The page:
US4638984Oct 9, 1985Jan 27, 1987Total Compagnie Francaise Des PetrolesExternal apparatus for butt welding two pipes
US4680031Oct 24, 1984Jul 14, 1987Tascon Medical Technology CorporationHeart valve prosthesis
US4776337 *Jun 26, 1986Oct 11, 1988Expandable Grafts PartnershipExpandable intraluminal graft, and method and apparatus for implanting an expandable intraluminal graft
US4893623Nov 20, 1987Jan 16, 1990Advanced Surgical Intervention, Inc.Method and apparatus for treating hypertrophy of the prostate gland
US4969458Jul 6, 1987Nov 13, 1990Medtronic, Inc.Intracoronary stent and method of simultaneous angioplasty and stent implant
US4994071May 22, 1989Feb 19, 1991Cordis CorporationBifurcating stent apparatus and method
US5007926Feb 24, 1989Apr 16, 1991The Trustees Of The University Of PennsylvaniaExpandable transluminally implantable tubular prosthesis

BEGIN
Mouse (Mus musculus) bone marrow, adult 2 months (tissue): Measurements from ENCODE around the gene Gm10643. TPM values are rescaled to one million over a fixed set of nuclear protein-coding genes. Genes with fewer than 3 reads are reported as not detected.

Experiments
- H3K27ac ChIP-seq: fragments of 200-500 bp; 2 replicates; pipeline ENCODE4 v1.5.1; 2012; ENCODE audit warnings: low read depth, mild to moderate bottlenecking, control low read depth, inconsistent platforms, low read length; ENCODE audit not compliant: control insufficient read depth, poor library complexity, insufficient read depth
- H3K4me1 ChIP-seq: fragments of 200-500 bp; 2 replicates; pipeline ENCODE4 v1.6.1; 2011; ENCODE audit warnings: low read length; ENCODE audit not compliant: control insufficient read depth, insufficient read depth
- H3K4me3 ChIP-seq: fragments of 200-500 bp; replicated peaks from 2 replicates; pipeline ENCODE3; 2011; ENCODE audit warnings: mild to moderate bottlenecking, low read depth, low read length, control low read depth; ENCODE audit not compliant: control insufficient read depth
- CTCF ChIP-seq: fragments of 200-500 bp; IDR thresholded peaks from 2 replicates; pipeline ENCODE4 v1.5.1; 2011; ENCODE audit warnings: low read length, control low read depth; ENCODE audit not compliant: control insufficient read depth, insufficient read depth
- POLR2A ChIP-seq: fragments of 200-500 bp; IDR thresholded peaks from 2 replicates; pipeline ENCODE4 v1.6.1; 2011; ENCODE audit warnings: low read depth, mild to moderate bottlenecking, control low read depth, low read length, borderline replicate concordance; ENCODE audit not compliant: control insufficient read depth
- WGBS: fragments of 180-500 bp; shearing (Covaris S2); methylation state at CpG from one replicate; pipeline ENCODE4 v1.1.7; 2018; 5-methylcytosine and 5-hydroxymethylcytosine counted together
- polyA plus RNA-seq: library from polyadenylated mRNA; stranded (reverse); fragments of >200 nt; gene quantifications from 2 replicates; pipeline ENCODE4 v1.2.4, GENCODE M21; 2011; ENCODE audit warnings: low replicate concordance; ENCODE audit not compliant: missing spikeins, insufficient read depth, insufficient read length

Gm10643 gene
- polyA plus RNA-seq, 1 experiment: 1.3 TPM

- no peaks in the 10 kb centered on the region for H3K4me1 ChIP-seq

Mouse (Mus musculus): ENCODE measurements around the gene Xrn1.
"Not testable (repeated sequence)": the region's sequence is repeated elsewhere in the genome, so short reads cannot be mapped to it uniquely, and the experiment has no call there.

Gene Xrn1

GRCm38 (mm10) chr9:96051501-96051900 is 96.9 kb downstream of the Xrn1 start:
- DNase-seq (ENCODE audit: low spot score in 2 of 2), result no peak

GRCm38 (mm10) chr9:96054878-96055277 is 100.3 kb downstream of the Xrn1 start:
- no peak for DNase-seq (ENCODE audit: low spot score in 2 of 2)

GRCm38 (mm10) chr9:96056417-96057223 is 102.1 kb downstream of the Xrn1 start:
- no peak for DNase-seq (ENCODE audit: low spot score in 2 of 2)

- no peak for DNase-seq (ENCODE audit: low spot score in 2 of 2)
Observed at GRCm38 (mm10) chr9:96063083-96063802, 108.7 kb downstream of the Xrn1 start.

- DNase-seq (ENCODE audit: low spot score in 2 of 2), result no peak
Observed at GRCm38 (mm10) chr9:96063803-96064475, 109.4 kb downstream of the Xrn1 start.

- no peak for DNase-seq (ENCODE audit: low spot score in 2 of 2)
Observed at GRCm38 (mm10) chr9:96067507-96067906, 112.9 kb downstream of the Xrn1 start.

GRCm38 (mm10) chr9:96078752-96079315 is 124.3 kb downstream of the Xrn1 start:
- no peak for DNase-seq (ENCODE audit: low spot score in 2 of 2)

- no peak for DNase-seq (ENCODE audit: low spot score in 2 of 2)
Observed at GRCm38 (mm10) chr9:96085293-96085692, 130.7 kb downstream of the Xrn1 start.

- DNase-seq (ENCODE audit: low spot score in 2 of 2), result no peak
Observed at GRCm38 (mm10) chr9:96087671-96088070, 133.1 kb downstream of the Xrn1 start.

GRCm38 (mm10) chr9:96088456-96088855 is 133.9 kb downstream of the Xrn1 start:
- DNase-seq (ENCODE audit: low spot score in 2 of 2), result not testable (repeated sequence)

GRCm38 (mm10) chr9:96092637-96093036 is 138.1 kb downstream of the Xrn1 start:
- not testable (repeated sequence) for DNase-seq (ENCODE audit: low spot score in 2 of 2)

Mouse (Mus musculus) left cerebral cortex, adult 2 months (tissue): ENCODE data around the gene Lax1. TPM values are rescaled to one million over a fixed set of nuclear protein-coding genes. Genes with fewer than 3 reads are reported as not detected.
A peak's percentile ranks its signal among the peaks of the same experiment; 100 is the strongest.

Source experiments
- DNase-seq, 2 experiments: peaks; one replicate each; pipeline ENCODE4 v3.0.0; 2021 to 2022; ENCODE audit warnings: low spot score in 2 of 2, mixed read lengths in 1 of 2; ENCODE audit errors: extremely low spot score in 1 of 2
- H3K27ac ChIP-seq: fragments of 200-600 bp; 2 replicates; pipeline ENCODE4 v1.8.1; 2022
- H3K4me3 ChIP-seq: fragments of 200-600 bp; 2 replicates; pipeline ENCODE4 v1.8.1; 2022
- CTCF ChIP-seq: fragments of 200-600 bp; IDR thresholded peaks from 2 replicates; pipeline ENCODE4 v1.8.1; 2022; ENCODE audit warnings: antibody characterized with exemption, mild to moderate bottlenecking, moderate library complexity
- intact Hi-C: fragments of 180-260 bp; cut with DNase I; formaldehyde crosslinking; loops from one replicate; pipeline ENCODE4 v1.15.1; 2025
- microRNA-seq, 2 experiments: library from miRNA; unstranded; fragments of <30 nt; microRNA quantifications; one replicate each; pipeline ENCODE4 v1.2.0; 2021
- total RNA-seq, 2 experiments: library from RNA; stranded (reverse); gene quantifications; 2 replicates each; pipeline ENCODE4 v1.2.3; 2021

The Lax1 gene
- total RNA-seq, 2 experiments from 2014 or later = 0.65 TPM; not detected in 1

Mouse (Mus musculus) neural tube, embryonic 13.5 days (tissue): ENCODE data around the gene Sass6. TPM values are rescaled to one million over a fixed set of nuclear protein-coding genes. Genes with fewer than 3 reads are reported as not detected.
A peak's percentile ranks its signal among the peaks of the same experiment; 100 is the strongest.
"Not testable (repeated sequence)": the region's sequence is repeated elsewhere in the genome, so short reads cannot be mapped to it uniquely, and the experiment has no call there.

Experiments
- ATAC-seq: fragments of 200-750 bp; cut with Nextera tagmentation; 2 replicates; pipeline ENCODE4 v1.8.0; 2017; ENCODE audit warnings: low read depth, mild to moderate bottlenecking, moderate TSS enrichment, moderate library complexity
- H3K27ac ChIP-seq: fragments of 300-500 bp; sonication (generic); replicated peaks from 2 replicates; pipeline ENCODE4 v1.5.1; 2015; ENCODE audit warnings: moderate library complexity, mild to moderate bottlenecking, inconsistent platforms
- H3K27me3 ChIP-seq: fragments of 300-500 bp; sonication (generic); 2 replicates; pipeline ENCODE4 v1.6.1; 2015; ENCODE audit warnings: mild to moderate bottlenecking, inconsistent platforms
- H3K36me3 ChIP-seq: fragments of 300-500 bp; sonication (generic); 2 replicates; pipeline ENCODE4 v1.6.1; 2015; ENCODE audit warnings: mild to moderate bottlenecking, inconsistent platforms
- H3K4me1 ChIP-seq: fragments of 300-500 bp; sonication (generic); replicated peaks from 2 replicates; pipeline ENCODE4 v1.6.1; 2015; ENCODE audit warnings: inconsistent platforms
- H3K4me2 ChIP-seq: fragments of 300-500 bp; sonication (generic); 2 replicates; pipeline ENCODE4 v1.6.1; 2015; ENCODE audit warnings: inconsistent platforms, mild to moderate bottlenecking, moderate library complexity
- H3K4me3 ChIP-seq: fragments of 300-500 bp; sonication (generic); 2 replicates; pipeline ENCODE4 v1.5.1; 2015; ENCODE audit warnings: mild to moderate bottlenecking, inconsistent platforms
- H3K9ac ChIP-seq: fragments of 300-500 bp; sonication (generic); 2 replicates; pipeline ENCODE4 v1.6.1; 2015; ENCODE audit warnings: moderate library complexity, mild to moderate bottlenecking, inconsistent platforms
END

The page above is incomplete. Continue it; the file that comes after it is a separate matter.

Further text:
US5026967Jul 9, 1990Jun 25, 1991Jpi Transportation Products, Inc.Vision enhanced method for making a full round bushing
US5028303Apr 6, 1989Jul 2, 1991Shizuoka Seiki Co. Ltd.Controlling The Current Density
US5041126Sep 14, 1988Aug 20, 1991Cook IncorporatedEndovascular stent and delivery system
US5102417Mar 28, 1988Apr 7, 1992Expandable Grafts PartnershipExpandable intraluminal graft, and method and apparatus for implanting an expandable intraluminal graft
US5114548Aug 9, 1990May 19, 1992Extrude Hone CorporationOrbital electrochemical machining
US5147391May 6, 1991Sep 15, 1992Carbomedics, Inc.Bioprosthetic heart valve with semi-permeable commissure posts and deformable leaflets
US5195984Feb 19, 1991Mar 23, 1993Expandable Grafts PartnershipExpandable intraluminal graft
US5304200Jan 13, 1993Apr 19, 1994Cordis CorporationWelded radially expandable endoprosthesis and the like
US5314444Apr 2, 1993May 24, 1994Cook IncorporatedEndovascular stent and delivery system